Cathy's Clown

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"Cathy's Clown"
Cathy's Clown.jpg
Single by The Everly Brothers
from the album 'A Date with the Everly Brothers'
B-side"Always It's You"
ReleasedApril 1960
FormatVinyl, 7", 45 RPM
RecordedMarch 18, 1960
LabelWarner Bros.
Songwriter(s)Don Everly and Phil Everly
Producer(s)Wesley Rose
The Everly Brothers singles chronology
"Let It Be Me"
"Cathy's Clown"
"When Will I Be Loved"

"Cathy's Clown" is a popular song, written and recorded by The Everly Brothers, in which the singer informs Cathy that "[I] don't want your love anymore."


The musicians included the Everlys on guitars, Floyd Cramer on piano, Floyd Chance on bass and Buddy Harman on drums. The distinctive drum sound was achieved by recording the drums with a tape loop, making it sound as if there were two drummers.[1]


"Cathy's Clown" was The Everly Brothers' first single for Warner Bros., after they had recorded for Archie Bleyer's Cadence label for three years. It sold eight million copies worldwide, spending five weeks at number one on the U.S. Billboard Hot 100 chart and one week on the R&B chart.[2] It spent seven weeks at number one on the UK Singles Chart in May and June 1960.[3] It was the Everly Brothers' biggest-selling single and their third and final U.S. number 1 hit. Billboard ranked it as the number 3 song of the year for 1960.[4]

In 2004, the song was ranked 149th on Rolling Stone magazine's list of the 500 Greatest Songs of All Time.

In November 2018, a judge ruled that Don was the sole writer of "Cathy's Clown", as Phil had relinquished his rights sometime before June 1980. Acuff-Rose Music, which owned the song publishing, and BMI (the brothers' rights society) removed Phil's name from all the royalty statements. In 2011, Don filed to regain ownership of the song, with the estate of Phil following in 2014.[5]


"Cathy's Clown" was inspired by Ferde Grofé's Grand Canyon Suite.[6] It was a major influence on the Beatles, who — having "once toyed with calling themselves The Foreverly Brothers" — three years later re-created the song's vocal arrangement in their first U.S. single, "Please Please Me".[6][7]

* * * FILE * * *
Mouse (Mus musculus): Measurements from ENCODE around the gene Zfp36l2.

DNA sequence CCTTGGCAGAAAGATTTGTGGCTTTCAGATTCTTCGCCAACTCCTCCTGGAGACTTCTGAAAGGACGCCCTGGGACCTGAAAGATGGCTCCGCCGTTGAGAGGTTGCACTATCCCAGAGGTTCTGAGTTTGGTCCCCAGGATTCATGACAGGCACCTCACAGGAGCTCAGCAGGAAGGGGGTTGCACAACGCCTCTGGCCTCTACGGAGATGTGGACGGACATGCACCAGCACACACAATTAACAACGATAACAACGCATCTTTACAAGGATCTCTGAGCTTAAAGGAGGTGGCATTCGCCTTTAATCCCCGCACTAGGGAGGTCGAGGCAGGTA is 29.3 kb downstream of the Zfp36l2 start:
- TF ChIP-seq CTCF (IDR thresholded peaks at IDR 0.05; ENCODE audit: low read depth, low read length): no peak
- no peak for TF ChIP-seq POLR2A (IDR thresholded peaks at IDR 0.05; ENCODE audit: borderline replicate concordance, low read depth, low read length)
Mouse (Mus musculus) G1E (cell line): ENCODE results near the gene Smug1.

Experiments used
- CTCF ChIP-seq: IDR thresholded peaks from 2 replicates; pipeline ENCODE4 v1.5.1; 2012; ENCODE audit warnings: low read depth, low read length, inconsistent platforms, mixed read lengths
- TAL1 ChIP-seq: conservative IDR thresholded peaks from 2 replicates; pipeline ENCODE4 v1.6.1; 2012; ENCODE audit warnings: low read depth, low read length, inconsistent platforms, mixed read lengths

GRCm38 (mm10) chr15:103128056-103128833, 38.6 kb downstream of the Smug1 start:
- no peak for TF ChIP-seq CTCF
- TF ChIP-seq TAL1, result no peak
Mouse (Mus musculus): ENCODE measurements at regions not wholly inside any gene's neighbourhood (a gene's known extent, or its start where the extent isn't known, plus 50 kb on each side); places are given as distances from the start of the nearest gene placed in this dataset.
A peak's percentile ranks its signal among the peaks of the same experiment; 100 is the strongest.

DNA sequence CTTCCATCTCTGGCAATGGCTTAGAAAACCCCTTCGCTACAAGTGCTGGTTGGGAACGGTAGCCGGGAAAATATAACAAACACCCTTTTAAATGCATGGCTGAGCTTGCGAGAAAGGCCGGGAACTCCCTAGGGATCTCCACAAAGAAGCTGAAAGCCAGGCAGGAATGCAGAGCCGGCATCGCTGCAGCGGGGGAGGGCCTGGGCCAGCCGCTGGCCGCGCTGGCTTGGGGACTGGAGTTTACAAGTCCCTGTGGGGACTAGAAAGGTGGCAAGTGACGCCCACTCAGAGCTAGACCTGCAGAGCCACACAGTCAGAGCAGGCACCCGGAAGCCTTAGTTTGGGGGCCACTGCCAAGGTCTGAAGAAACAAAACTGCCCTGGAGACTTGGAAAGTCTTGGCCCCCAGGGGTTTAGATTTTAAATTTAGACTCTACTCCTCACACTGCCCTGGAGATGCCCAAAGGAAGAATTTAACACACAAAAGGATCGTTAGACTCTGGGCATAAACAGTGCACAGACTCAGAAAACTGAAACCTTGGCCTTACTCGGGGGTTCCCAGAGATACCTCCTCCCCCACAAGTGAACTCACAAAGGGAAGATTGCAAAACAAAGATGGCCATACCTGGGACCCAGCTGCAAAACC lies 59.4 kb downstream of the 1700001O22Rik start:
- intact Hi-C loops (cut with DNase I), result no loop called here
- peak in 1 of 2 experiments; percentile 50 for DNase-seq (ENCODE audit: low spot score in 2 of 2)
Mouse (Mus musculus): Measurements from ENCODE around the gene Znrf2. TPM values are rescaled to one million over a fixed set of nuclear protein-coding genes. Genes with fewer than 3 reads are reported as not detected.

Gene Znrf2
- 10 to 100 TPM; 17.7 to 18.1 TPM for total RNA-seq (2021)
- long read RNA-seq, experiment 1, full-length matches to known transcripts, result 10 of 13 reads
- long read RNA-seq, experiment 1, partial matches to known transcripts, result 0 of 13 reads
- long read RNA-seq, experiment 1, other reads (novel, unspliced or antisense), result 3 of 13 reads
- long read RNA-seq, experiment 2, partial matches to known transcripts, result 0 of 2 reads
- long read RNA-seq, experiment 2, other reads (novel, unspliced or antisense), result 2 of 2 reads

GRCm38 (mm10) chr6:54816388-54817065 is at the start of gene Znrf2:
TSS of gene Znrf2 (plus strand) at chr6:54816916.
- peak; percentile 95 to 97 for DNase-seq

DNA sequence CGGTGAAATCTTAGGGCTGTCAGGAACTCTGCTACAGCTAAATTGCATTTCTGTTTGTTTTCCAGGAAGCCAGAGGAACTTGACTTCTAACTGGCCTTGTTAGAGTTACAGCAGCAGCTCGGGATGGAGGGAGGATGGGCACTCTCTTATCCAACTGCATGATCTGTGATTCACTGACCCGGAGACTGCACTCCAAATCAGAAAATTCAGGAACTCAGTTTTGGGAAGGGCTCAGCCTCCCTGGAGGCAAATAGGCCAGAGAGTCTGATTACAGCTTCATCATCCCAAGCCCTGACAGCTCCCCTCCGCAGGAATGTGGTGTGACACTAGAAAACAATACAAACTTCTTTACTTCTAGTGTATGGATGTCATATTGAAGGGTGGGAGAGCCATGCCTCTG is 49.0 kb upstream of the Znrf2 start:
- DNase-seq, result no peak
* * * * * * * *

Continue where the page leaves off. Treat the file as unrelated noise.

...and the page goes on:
"Cathy's Clown" is mentioned in the opening line of Elliott Smith's song "Waltz 2 (XO)", the title track of his 1998 album XO.[8]

Jan and Dean recorded a cover of "Cathy's Clown" for their album Filet of Soul, but Liberty Records rejected both set lists that included the song. Liberty later selected its own set list, which did not include "Cathy's Clown", and released it shortly after Jan Berry's crash near Deadman's Curve. Jan & Dean's cover of "Cathy's Clown" is available on the "Filet Of Soul Redux: The Rejected Master Recordings" release.

Chart history[edit]

Chart (1960-61) Peak
US Billboard Hot 100[9] 1
U.S. Billboard Hot R&B Singles 1
UK Official Singles Chart 1

Reba McEntire cover version[edit]

"Cathy's Clown"
Single by Reba McEntire
from the album Sweet Sixteen
B-side"Walk On"
ReleasedApril 1989
Songwriter(s)Don Everly and Phil Everly
Producer(s)Jimmy Bowen
Reba McEntire
Reba McEntire singles chronology
"New Fool at an Old Game"
"Cathy's Clown"
"'Til Love Comes Again"

"Cathy's Clown" was covered by the country music artist Reba McEntire for her album Sweet Sixteen. In 1989, McEntire's version became her thirteenth number-one single on the Billboard Hot Country Songs chart. Unlike the original, McEntire sang the song in the third person, thus making the narrator another woman observing the story.[10]

The video accompanying her version of the song was produced in an Old West setting. Bruce Boxleitner appears in the video as the clown.

Chart positions[edit]

Chart (1989) Peak
Canada Country Tracks (RPM)[11] 1
US Hot Country Songs (Billboard)[12] 1

Year-end charts[edit]

Chart (1989) Position
Canada Country Tracks (RPM)[13] 11
US Country Songs (Billboard)[14] 15

Other versions[edit]

The song was covered by Bill and Boyd in New Zealand; their version reached number 1 on the Lever Hit Parades chart in that country in July 1960.[15] Another cover, by the English singer Dick Jordon, reached number 5 in New Zealand.[16]


  1. ^ "Recording The Everly Brothers' "Cathy's Clown" | Steve Hoffman Music Forums". Retrieved 2016-08-29.
  2. ^ Whitburn, Joel (2004). Top R&B/Hip-Hop Singles: 1942–2004. Record Research. p. 194.
  3. ^ Rice, Jo (1982). The Guinness Book of 500 Number One Hits. Enfield, Middlesex: Guinness Superlatives. p. 50. ISBN 0-85112-250-7.
  4. ^ Billboard Year-End Hot 100 singles of 1960
  5. ^
  6. ^ a b Savage, Mark. "The Everly Brothers: 'That Sibling Sound'". BBC News. Retrieved 2014-01-06.
  7. ^ MacDonald, Ian (2005). Revolution in the Head: The Beatles' Records and the Sixties (2nd rev. ed.). London: Pimlico (Rand). p. 62. ISBN 1-84413-828-3.
  8. ^ "Elliott Smith "Waltz 2 (XO)" lyrics". Retrieved 2014-01-06.
  9. ^ "The Everly Brothers Chart History (Hot 100)". Billboard.
  10. ^ Ruhlmann, William. "Sweet Sixteen overview". AllMusic. Retrieved 2008-07-18.
  11. ^ "Top RPM Country Tracks: Issue 6409." RPM. Library and Archives Canada. July 31, 1989. Retrieved August 28, 2013.
  12. ^ "Reba McEntire Chart History (Hot Country Songs)". Billboard.
  13. ^ "RPM Top 100 Country Tracks of 1989". RPM. December 23, 1989. Retrieved August 28, 2013.
  14. ^ "Best of 1989: Country Songs". Billboard. Prometheus Global Media. 1989. Retrieved August 28, 2013.
  15. ^ "Lever hit parades: 21-Jul-1960". Flavour of New Zealand.
  16. ^ "Lever hit parades: 11-Aug-1960". Flavour of New Zealand.

External links[edit]